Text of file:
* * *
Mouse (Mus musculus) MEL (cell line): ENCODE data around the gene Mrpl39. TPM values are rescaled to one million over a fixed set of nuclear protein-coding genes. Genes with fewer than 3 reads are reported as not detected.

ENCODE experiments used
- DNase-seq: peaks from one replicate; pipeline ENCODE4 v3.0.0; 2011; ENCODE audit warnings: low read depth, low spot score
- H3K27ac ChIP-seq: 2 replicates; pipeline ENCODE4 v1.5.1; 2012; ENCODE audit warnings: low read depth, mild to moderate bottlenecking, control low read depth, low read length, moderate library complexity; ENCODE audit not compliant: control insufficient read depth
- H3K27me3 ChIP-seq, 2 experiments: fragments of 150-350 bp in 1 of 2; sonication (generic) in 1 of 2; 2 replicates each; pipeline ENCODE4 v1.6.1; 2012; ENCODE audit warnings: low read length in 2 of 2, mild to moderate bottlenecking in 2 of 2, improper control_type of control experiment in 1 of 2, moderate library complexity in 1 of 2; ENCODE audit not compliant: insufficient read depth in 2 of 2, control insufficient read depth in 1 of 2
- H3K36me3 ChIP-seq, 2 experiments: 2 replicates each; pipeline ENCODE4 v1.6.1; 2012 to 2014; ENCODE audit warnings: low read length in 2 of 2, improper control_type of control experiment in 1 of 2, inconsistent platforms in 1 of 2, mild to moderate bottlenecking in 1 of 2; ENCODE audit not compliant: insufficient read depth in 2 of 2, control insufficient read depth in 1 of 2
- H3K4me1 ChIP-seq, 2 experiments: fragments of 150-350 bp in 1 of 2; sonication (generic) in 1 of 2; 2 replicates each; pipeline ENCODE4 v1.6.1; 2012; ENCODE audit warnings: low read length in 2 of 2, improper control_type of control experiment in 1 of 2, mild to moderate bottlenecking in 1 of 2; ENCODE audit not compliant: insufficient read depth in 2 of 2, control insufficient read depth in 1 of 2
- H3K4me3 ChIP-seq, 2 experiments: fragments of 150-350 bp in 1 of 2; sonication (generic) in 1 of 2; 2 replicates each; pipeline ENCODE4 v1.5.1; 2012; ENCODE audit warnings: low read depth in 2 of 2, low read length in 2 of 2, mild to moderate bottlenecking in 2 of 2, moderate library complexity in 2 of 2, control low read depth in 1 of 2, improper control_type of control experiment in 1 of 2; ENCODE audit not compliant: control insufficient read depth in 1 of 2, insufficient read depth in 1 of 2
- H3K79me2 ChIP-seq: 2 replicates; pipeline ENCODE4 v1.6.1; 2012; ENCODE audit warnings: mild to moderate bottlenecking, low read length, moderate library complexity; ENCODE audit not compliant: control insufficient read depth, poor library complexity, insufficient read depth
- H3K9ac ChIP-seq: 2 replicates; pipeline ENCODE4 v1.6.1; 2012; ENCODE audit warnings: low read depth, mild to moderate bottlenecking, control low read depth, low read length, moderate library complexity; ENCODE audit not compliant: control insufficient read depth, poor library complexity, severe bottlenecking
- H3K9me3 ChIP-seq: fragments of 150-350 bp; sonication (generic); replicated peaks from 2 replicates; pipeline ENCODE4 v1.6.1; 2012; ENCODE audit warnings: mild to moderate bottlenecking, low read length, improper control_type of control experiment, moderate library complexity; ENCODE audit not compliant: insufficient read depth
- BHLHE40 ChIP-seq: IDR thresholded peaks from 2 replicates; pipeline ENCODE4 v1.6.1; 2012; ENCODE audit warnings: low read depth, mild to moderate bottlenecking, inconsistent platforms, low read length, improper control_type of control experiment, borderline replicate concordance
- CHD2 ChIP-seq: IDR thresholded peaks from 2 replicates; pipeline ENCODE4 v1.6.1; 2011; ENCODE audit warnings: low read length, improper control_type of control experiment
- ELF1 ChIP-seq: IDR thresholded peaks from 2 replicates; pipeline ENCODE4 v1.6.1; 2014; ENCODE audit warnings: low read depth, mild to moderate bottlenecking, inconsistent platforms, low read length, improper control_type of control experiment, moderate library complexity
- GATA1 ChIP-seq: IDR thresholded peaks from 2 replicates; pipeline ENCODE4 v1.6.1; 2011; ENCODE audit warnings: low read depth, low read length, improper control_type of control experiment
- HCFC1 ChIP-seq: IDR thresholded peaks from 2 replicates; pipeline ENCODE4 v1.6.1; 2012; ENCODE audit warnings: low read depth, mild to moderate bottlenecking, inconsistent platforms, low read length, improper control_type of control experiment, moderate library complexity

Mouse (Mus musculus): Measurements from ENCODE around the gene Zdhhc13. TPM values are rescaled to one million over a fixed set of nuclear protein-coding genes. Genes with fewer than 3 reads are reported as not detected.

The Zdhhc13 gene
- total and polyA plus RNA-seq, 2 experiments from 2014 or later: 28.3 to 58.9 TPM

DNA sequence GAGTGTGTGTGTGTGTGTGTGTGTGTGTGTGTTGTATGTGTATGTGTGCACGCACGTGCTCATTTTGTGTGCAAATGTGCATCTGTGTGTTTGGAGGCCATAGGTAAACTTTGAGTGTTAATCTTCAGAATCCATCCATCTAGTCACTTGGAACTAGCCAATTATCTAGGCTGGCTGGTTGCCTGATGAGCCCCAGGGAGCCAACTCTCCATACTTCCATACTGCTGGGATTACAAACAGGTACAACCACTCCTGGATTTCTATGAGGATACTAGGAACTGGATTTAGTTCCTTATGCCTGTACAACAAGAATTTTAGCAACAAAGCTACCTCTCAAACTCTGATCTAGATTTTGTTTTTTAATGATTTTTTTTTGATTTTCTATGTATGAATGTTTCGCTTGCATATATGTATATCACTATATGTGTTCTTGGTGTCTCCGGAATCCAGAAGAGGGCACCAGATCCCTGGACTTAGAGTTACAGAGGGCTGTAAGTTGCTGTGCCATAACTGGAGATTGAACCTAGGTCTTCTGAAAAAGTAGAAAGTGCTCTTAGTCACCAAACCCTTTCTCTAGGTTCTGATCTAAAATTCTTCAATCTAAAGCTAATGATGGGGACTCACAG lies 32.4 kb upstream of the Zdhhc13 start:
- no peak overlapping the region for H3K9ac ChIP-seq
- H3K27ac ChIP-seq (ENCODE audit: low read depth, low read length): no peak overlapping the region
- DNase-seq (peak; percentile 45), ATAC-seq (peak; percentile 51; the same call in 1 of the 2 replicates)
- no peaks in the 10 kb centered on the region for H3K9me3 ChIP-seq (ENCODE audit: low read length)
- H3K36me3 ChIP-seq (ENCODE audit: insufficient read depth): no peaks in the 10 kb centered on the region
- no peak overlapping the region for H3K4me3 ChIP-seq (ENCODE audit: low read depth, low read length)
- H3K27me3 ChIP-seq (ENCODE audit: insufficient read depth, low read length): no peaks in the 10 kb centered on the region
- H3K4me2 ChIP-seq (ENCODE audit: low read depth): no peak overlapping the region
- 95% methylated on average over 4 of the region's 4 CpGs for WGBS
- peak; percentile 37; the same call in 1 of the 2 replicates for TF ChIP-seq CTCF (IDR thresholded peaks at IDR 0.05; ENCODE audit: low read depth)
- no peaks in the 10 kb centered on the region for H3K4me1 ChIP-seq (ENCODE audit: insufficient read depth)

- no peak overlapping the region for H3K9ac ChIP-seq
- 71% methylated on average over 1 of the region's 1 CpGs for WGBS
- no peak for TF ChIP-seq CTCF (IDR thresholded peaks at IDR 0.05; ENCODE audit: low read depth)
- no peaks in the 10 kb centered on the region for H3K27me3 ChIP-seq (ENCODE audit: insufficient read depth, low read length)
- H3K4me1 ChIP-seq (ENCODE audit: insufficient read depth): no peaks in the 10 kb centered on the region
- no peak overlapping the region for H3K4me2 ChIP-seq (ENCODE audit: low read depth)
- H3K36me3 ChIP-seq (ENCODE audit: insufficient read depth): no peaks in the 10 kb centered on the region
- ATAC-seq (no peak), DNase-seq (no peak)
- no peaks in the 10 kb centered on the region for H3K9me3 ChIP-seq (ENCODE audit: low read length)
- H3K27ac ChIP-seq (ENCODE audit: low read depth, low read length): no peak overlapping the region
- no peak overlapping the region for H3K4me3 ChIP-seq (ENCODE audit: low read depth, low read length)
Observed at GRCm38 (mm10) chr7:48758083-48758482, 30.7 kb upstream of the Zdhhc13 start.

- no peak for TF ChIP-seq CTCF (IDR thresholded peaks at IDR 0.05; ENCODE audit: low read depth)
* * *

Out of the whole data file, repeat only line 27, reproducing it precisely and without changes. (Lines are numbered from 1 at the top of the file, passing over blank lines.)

- H3K27me3 ChIP-seq (ENCODE audit: insufficient read depth, low read length): no peaks in the 10 kb centered on the region